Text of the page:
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Masks and backpacks: Thousands of Windsor-Essex students head back to class

Many students across Windsor-Essex headed back to class Thursday with one new addition to their first day of school outfit: a mask. 

Teachers union says it is 'cautiously optimistic' after first day back

Nareen Corpuz, pictured wearing a face shield, hugging her mother just outside of school. (Tahmina Aziz/CBC)

Many students across Windsor-Essex headed back to class Thursday with one new addition to their first day of school outfit: a mask. 

Only some students will be entering classrooms this week for the first time since March as school boards have adopted staggered start times.

But that's not the only safety measure in place. Schools are expected to have directional arrows in hallways to guide the flow of traffic, hand sanitizer stations, spaced out desks and signs reminding students of hand-washing practices. 

Katrina Lafreniere said her first day of Grade 5 was different and "tough," mostly because she couldn't interact with her friends as she normally would. 

"I was nervous at first but then when I actually went into the room I knew what to do."

Katrina Lafreniere had her first day of Grade 5 Thursday and she said it was 'tough' not being able to interact with her peers and some new students the way she normally would. (Sanjay Maru/CBC)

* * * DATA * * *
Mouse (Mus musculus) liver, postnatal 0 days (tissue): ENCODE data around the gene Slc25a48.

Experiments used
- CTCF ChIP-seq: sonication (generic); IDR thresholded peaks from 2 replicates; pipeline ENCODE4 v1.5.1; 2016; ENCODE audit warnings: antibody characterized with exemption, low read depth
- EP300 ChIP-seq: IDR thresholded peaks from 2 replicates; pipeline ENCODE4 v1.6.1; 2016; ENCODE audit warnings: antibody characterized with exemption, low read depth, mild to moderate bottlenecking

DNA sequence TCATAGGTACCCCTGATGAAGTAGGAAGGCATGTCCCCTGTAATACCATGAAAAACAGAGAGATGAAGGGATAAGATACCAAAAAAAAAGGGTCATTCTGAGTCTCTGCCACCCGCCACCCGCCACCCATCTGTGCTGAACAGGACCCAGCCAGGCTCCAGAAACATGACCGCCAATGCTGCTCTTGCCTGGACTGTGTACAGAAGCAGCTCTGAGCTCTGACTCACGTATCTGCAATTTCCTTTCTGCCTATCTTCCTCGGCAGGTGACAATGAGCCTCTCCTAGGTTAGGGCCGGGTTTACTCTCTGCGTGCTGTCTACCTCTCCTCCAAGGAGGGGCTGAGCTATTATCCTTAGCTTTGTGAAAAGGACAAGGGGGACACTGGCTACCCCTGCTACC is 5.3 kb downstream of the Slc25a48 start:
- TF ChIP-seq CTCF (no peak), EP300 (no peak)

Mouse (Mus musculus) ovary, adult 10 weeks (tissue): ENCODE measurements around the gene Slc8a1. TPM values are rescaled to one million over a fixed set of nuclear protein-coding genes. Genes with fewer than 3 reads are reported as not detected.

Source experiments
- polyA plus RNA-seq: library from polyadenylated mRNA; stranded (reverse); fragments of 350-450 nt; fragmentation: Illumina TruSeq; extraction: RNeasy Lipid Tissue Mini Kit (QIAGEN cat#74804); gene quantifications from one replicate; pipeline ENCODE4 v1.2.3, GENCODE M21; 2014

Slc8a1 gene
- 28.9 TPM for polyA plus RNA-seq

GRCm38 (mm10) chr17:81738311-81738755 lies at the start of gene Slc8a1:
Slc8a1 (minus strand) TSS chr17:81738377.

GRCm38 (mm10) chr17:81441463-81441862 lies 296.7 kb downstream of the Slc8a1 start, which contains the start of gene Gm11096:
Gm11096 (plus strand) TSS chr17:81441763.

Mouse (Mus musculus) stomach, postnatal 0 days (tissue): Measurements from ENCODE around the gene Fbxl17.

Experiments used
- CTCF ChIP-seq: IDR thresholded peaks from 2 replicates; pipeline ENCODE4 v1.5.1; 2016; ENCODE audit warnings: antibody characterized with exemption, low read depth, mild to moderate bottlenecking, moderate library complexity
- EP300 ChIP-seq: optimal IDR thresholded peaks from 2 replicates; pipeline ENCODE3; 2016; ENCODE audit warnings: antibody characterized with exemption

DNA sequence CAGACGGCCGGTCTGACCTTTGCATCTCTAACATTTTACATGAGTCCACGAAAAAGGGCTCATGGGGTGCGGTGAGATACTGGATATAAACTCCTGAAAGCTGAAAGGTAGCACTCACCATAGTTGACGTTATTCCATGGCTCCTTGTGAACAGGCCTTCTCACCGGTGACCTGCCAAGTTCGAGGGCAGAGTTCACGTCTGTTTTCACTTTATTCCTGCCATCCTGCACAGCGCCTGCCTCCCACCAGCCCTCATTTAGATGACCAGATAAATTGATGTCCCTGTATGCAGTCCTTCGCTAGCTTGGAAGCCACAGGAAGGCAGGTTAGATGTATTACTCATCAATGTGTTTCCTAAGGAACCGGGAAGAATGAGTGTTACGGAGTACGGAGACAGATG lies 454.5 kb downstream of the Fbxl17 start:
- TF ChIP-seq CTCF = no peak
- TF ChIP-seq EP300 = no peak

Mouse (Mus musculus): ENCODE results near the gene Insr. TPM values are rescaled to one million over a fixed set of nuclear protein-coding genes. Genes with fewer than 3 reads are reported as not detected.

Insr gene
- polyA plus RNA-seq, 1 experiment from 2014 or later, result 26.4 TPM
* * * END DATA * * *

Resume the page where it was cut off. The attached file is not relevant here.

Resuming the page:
"When there wasn't [COVID-19] we could actually walk around, talk to each other, actually go near each other, but now we have to wear a mask and not go near each other," Lafreniere said, adding it was harder to connect with the three new students in her class. 

"There's so many different things you have to do, so many different rules."

She said hand-washing was enforced and students in her class had assigned seats with their names displayed. 

After the first day, local president of the Elementary Teachers Federation of Ontario Mario Spagnuolo told CBC News that he is "cautiously optimistic."

Can I say that the government has prepared us to their fullest extent? Absolutely not,- Mario Spagnuolo,  Elementary Teachers Federation of Ontario 

"Today was basically a honeymoon period, because you only had half the students there," he said. "The big test will come next Wednesday when the whole school population will be there." 

He said teachers experienced some hiccups around lunch time as they were working out a staggered procedure for students opening their lunches and taking their masks off while eating. 

Overall, he said the day went smoothly, but that's because everyone is still very vigilant. 

"We have to remain this focused on safety protocols throughout the months when COVID is around. We can't let go of that. Safety is our first priority," Spagnuolo said. 

Students at St. Anne French Immersion Catholic Elementary School are to have their names logged, answer screening questions and have their temperature checked before entering. (Sanjay Maru/CBC)

Hours earlier, at St. Anne French Immersion Catholic Elementary School, students started the day met with staff fully dressed in PPE, who were there to log names and ask COVID-19 screening questions.

Ahead of the first school bell ring, Principal Michael Cusinato said he was surprised at the number of little ones wearing masks.

Cusinato said the consistency of school will be good for students' mental health.